The Jewish liturgical calendar carries forward the divisions of time prescribed in the Torah and observed in the Temple cult. Every seventh day is the Sabbath, when no work is performed. By this abstention, the Jew returns the world to its owner, that is, God, acknowledging that humans extract its produce only on sufferance. The Sabbath is spent in prayer, study, rest, and family feasting (see Kiddush). An additional (musaf) service is recited in the synagogue on Sabbaths and festivals, corresponding to the additional sacrifice that is offered in the Temple on these days.
The Jewish year includes five major festivals and two minor ones. Three of the major festivals originally were agricultural and are tied to the seasons in the land of Israel. Pesach (Passover), the spring festival, marks the beginning of the barley harvest, and Shabuoth (Weeks or Pentecost) marks its conclusion 50 days later. Sukkot (Tabernacles) celebrates the autumn harvest and is preceded by a 10-day period of communal purification. From an early date, these festivals came to be associated with formative events in Israel’s historical memory. Passover celebrates the Exodus from Egypt. Shabuoth is identified as the time of the giving of the Torah on Sinai. It is marked by the solemn reading of the Ten Commandments in the synagogue. Sukkot is still observed primarily as a harvest festival, but the harvest booths in which Jews eat during the festival’s seven days also are identified with the booths in which the Israelites dwelt on their journey to the Promised Land. The ten-day penitential period before Sukkot is inaugurated by Rosh Hashanah, the New Year, and concludes with Yom Kippur, the Day of Atonement. According to tradition, the world is judged each New Year and the decree sealed on the Day of Atonement. A ram’s horn (shofar) is blown on the New Year to call the people to repentance. The Day of Atonement, the holiest day in the Jewish year, is spent in fasting, prayer, and confession. Its liturgy begins with the plaintive chanting of the Kol Nidre formula and includes a remembrance of the day’s rites (avodah) in the Temple.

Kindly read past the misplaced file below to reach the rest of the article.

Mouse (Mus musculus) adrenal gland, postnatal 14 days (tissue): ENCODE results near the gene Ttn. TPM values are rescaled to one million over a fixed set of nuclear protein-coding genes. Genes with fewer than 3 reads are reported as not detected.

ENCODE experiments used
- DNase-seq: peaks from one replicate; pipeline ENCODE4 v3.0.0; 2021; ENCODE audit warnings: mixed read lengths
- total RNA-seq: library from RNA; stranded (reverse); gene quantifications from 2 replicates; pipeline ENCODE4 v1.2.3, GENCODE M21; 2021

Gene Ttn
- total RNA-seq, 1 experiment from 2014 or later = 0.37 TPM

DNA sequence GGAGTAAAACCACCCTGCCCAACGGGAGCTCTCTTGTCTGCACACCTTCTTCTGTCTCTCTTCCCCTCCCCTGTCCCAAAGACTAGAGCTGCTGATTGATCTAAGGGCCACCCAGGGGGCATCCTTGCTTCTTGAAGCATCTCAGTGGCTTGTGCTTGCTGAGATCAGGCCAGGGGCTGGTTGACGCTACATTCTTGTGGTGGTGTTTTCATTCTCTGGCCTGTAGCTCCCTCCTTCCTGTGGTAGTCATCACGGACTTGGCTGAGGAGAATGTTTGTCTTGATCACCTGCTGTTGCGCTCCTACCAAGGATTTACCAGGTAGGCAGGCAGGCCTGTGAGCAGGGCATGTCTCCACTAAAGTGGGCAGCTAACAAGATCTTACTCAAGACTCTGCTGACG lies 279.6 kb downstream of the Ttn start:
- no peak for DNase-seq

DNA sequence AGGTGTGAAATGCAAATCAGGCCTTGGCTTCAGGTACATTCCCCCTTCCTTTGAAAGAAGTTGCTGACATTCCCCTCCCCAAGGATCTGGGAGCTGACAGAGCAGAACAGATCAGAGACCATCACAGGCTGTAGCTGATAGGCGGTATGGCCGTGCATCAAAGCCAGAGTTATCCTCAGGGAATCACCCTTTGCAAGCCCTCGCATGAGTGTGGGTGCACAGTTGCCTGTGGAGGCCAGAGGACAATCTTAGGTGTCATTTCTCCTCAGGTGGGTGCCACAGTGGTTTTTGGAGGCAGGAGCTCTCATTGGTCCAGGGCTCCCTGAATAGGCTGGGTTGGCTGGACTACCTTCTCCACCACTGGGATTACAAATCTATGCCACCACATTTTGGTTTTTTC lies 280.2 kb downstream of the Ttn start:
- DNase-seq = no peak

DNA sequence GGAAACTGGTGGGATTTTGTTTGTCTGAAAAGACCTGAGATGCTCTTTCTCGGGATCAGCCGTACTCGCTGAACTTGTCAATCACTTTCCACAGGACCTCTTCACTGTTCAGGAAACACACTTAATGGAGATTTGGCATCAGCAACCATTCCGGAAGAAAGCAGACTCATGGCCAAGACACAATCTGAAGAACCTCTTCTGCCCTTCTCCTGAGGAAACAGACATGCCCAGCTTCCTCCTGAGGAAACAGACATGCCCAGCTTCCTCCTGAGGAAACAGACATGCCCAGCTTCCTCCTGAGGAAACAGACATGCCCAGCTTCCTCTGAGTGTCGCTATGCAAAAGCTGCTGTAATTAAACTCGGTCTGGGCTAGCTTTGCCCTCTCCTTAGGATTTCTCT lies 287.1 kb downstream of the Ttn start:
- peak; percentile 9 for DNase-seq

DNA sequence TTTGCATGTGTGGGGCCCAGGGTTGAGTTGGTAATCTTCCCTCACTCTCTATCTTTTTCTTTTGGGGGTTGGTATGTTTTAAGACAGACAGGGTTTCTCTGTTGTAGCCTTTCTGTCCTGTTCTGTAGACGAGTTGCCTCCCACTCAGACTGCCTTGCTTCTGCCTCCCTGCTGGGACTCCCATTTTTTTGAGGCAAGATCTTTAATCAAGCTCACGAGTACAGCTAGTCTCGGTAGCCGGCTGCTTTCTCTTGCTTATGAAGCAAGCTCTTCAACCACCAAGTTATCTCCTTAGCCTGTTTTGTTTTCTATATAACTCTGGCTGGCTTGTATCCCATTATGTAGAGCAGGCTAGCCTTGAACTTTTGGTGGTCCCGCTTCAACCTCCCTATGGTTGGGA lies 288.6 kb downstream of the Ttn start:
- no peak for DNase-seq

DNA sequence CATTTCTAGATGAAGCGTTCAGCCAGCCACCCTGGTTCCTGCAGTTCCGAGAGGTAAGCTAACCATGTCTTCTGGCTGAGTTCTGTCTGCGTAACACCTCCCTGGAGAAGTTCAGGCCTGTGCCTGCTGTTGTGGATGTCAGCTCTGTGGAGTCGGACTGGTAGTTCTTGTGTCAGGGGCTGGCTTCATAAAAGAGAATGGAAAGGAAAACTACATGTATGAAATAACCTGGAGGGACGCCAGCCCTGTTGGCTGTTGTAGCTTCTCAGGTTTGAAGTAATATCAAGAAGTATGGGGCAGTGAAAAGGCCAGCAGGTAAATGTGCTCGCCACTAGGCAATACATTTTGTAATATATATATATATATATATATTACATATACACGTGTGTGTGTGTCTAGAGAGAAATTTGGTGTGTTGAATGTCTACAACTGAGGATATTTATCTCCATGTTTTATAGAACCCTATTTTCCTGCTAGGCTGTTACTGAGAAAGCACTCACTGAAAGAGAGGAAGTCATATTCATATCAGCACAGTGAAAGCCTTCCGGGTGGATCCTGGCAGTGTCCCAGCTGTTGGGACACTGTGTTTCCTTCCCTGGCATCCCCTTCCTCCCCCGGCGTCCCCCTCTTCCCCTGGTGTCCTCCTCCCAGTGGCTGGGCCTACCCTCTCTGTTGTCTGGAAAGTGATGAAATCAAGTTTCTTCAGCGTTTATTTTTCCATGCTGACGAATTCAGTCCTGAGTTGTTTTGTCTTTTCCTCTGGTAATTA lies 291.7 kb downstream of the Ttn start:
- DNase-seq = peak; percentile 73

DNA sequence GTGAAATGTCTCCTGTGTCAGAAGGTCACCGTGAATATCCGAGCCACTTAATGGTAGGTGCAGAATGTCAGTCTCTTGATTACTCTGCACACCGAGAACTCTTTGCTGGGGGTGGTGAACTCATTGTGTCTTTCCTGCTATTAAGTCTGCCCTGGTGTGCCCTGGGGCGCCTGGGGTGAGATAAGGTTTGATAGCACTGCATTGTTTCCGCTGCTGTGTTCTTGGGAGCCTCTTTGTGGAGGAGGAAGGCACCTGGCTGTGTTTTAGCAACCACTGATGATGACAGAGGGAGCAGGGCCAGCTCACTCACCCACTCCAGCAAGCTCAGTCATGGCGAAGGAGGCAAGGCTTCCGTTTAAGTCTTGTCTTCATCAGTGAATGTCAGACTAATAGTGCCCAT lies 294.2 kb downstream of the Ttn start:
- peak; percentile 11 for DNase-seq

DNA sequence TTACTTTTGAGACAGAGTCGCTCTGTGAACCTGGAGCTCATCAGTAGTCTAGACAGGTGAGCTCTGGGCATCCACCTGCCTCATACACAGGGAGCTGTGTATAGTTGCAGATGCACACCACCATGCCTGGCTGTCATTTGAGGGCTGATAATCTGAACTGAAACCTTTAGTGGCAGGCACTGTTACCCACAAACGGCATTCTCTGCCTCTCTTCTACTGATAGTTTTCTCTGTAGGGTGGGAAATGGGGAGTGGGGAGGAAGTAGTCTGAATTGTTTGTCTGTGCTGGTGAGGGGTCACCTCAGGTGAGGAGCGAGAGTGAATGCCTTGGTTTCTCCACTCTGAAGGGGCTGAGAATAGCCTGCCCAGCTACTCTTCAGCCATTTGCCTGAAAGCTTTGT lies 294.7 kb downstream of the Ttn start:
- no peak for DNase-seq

The two minor festivals, Hanukkah and Purim, are later in origin than the five Pentateuchally prescribed festivals. Hanukkah (Dedication) commemorates the victory of the Maccabees over the Syrian king Antiochus IV in 165 BC and the ensuing rededication of the Second Temple. Purim (Lots) celebrates the tale of Persian Jewry’s deliverance by see Esther and Mordecai. It occurs a month before Passover and is marked by the festive reading in the synagogue of the Scroll of Esther (megillah). Four fast days, commemorating events in the siege and destruction of the two Temples in 586 BC and AD 70, complete the liturgical year. The most important of these is Tishah b’Ab, or the Ninth of Ab, observed as the day on which both Temples were destroyed.
G. Special Occasions
Significant events in the life cycle of the Jew also are observed in the community. At the age of eight days, a male child is publicly initiated into the covenant of Abraham through circumcision (berith milah). Boys reach legal maturity at the age of 13, when they assume responsibility for observing all the commandments (bar mitzvah) and are called for the first time to read from the Torah in synagogue. Girls reach maturity at 12 years of age and, in modern Liberal synagogues, also read from the Torah (bat mitzvah). In the 19th century, the modernizing Reform movement instituted the practice of confirmation for both young men and women of secondary school age. The ceremony is held on Shabuoth and signifies acceptance of the faith revealed at Sinai. The next turning point in a Jew’s life is marriage (kiddushin, “sanctification”). Even at the hour of greatest personal joy, Jews recall the sorrows of their people. The seven wedding benedictions include petitionary prayers for the rebuilding of Jerusalem and the return of the Jewish people to Zion. Also, at the Jewish funeral the hope for resurrection of the deceased is included in a prayer for the redemption of the Jewish people as a whole. The pious Jewish male is buried in his tallith.